- A pond or pool skimmer
- Blue dye or algaecide for preventing future growth
- A large bucket or fish holding tank if you’re going to remove the fish
And lastly, get some good gloves and clothes you don’t care about getting muddy. Because this is going to be a dirty job.
1. Remove Leaves, Sticks and Other Plant Debris
One of the most important steps in cleaning your pond is removing any excess debris. Leaves, sticks, and other materials like dead plants, can quickly create a mess and make it difficult for you to see what’s going on underwater. Not to mention, all that garbage can be a breeding ground for algae and bacteria.
Of course, we want some beneficial bacteria, but we also want to be able to not be looking at brown water and smelling pond scum.
I had a bunch of floating plants that I didn’t bring inside in time and they died in the cold winter weather. Those, and the dead leaves that fell from the trees around the pond can cause serious clogs in the pond filter, so I need to get those out ASAP.
My method for doing this is just using a net or pool skimmer. It’s going to take quite a bit of time, but it needs to be done. Maybe I’ll remember this next fall when the leaves are falling and do a little at a time so I’m not in this mess again.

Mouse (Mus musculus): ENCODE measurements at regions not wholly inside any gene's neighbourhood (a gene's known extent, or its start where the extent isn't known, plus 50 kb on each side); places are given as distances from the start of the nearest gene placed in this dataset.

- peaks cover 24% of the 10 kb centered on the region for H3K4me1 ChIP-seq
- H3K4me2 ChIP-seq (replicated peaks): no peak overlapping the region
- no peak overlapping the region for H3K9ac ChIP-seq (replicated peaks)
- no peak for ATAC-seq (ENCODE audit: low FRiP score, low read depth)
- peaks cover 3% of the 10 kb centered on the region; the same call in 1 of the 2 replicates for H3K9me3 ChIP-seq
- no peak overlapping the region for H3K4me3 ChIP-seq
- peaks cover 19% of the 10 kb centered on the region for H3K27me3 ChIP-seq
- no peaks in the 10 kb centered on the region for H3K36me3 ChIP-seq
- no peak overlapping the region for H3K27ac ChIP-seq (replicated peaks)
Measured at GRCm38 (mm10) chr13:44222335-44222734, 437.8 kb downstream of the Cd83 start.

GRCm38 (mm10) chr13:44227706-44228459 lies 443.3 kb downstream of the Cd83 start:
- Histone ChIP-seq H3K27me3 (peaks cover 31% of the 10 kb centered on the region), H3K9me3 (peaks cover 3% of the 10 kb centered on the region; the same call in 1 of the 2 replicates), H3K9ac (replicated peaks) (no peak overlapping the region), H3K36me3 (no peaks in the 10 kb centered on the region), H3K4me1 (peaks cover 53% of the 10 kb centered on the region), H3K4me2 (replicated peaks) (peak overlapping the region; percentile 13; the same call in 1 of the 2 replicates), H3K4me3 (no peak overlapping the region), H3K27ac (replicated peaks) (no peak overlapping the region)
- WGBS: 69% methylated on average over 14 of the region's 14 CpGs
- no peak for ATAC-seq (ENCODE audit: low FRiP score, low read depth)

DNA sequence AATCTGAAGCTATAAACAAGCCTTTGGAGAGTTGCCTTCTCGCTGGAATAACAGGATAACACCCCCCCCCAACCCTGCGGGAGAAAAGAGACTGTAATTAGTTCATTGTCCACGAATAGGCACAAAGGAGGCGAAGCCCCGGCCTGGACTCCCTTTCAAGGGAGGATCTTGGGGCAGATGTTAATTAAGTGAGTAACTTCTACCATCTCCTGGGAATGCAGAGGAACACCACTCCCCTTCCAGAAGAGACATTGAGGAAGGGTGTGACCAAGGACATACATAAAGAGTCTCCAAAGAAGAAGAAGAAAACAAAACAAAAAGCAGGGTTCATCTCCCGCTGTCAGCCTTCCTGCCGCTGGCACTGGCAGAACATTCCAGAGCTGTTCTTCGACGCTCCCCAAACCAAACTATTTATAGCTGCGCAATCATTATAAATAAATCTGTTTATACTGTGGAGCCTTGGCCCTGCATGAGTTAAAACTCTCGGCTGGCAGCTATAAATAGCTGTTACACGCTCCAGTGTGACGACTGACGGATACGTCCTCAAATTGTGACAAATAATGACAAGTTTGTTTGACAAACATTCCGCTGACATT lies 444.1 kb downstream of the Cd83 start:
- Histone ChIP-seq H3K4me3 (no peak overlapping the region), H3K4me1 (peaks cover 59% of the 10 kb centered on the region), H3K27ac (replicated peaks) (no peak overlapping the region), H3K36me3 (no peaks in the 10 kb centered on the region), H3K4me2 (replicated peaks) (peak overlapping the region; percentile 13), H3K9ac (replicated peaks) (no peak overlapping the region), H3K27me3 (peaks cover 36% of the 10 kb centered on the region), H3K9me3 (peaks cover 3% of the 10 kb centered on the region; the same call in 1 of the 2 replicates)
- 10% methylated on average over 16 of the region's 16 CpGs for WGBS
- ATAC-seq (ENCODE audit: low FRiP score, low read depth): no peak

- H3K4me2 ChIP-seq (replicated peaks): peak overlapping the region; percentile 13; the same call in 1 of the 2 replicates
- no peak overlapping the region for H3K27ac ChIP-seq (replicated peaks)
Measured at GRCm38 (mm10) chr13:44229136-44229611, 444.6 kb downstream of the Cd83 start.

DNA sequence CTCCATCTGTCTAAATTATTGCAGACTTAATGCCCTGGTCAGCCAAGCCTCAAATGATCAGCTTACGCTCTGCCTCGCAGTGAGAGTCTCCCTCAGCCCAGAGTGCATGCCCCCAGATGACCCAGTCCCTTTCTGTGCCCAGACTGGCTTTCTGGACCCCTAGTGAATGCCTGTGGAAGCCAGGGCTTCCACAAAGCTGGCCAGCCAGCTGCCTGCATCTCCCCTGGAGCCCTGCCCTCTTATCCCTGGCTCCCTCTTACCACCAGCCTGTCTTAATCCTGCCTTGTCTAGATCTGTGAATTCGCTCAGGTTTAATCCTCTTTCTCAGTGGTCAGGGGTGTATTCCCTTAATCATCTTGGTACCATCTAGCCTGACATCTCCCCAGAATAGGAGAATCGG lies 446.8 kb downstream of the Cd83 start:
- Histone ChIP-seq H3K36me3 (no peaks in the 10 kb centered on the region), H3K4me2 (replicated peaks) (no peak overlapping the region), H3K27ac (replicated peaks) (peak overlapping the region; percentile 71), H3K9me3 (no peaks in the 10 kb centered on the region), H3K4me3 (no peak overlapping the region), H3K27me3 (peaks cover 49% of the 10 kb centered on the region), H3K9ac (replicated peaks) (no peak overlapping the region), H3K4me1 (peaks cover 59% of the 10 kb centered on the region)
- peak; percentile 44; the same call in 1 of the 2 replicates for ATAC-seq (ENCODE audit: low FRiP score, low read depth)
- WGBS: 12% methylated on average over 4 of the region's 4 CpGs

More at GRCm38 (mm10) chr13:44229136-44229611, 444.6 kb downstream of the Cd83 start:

Once I skim off leaves, I’m putting them into my garden cart and hauling them to the compost pile. The algae and bacteria is probably going to be great for compost! Repeat until done.
If you have a pond vacuum, I’m jealous because you can get all the sludge off the bottom too and have clean water faster. I’m trying not to spend the money on one right now, so let’s try this without it.
2. Clean out the Pond Pump and Filter
My pond filter would clog immediately if I ran it with all the leaves in there, which is why this step comes second.
I have a Eco-Clear Submersible Pond Pump that should come out of the water pretty easy when I remove it.
You want to check your user manual to see if there are any tricky steps to properly taking the filter out of the pond.